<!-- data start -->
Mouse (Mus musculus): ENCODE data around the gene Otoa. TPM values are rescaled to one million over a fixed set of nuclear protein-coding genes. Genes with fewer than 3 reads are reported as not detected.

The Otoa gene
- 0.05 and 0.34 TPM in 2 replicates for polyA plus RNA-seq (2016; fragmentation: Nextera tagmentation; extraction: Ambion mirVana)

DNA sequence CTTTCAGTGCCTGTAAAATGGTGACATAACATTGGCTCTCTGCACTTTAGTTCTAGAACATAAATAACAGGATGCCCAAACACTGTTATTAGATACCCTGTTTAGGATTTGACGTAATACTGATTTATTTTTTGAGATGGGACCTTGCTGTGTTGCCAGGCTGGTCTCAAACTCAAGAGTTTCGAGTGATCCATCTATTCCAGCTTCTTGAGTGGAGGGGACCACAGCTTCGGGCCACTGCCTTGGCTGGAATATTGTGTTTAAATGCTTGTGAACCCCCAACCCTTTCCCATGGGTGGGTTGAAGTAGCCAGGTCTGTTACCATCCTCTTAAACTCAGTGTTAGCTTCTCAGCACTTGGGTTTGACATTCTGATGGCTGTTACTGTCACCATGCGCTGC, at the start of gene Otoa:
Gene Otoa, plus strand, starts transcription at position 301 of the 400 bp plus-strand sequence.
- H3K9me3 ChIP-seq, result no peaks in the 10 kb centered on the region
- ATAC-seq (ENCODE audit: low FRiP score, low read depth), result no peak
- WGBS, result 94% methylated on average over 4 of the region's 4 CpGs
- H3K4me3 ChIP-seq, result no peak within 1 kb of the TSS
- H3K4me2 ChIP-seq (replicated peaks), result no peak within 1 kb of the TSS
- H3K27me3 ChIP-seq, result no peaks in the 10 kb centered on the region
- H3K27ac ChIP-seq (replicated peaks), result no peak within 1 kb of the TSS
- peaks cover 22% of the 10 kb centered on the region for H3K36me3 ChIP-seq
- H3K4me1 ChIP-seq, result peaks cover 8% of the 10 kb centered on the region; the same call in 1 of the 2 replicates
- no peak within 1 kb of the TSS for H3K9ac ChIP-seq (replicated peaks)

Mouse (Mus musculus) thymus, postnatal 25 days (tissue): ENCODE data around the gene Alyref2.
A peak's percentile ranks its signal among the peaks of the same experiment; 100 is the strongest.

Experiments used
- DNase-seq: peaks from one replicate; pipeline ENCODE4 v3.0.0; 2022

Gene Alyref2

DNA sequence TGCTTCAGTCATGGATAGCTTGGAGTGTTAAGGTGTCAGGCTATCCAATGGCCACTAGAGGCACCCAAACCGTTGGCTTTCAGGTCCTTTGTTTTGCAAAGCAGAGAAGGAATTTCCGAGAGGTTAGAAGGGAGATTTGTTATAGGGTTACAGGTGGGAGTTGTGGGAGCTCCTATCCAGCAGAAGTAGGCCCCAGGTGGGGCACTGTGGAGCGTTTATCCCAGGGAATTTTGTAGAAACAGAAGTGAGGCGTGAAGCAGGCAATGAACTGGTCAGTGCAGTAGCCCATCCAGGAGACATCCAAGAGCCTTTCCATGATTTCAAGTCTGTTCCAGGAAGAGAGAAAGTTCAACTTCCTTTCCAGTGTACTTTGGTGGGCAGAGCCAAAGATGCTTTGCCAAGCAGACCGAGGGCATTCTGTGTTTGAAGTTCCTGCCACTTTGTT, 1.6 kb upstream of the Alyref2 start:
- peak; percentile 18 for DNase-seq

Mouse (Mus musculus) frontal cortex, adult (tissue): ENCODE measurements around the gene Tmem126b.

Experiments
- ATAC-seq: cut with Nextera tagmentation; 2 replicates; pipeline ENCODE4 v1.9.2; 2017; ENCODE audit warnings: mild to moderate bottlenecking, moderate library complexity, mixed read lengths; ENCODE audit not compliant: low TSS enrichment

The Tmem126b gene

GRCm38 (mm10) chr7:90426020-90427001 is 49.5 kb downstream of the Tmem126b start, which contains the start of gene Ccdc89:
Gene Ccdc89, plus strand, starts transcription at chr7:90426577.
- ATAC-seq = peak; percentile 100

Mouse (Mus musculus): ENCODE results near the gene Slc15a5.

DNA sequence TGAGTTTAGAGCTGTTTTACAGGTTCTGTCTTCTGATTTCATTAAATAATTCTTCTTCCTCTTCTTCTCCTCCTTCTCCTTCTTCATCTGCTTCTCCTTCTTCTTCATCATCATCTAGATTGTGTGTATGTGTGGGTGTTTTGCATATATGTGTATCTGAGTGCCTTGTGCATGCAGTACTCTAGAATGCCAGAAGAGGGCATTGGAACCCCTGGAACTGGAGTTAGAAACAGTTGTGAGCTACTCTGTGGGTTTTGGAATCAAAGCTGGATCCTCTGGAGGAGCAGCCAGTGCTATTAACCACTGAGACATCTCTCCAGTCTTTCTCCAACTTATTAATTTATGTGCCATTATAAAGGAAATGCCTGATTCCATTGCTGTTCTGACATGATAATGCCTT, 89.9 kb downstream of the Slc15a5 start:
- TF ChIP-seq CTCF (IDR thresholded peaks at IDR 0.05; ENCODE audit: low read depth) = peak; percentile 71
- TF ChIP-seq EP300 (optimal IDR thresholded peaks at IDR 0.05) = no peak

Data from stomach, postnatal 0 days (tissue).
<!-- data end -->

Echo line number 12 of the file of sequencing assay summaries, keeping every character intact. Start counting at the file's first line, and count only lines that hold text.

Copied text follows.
- H3K27ac ChIP-seq (replicated peaks), result no peak within 1 kb of the TSS